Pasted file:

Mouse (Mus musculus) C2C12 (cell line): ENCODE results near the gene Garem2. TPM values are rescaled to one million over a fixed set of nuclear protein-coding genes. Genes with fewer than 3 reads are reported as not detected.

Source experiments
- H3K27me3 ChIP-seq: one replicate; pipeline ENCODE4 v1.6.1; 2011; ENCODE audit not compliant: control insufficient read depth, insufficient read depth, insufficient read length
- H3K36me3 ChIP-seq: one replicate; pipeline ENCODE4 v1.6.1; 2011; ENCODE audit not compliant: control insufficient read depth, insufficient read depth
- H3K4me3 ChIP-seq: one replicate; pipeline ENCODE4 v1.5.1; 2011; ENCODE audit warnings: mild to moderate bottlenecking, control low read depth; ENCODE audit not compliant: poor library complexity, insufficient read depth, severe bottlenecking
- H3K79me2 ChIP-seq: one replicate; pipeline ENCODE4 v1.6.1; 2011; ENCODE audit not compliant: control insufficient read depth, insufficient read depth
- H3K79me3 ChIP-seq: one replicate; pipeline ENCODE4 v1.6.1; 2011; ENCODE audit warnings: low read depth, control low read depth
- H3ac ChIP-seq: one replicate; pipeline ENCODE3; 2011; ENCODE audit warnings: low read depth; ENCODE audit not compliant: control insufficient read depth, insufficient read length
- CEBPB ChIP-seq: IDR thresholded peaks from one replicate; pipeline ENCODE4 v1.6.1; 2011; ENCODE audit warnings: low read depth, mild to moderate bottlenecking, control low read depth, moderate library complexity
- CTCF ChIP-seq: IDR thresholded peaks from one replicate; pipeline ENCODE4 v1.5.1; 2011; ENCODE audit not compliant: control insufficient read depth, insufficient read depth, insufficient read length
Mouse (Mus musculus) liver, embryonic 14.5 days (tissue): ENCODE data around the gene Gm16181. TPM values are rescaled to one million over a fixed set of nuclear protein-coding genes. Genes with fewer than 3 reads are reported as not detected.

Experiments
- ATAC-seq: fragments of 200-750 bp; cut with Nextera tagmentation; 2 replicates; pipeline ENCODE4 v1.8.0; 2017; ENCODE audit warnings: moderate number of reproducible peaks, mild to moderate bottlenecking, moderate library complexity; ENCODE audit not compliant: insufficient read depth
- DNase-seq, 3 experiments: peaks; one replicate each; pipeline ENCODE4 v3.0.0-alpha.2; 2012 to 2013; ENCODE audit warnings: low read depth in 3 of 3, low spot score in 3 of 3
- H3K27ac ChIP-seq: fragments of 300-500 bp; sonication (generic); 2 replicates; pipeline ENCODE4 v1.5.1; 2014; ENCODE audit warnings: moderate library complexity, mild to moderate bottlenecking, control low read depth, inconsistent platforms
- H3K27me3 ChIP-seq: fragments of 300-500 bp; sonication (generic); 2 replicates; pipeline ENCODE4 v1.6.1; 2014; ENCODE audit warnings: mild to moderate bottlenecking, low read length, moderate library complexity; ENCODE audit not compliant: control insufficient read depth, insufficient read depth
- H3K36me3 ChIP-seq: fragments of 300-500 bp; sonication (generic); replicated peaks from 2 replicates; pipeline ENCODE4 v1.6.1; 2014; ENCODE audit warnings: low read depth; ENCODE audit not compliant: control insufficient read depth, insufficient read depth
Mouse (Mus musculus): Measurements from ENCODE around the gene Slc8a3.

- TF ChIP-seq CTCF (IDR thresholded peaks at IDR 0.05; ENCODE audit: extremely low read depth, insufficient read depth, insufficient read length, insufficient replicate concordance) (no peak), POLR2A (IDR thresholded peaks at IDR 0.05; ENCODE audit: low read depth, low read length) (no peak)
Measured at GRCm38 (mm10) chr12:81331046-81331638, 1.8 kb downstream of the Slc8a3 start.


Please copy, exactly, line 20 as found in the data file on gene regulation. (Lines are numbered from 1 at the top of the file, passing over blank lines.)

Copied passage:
Measured at GRCm38 (mm10) chr12:81331046-81331638, 1.8 kb downstream of the Slc8a3 start.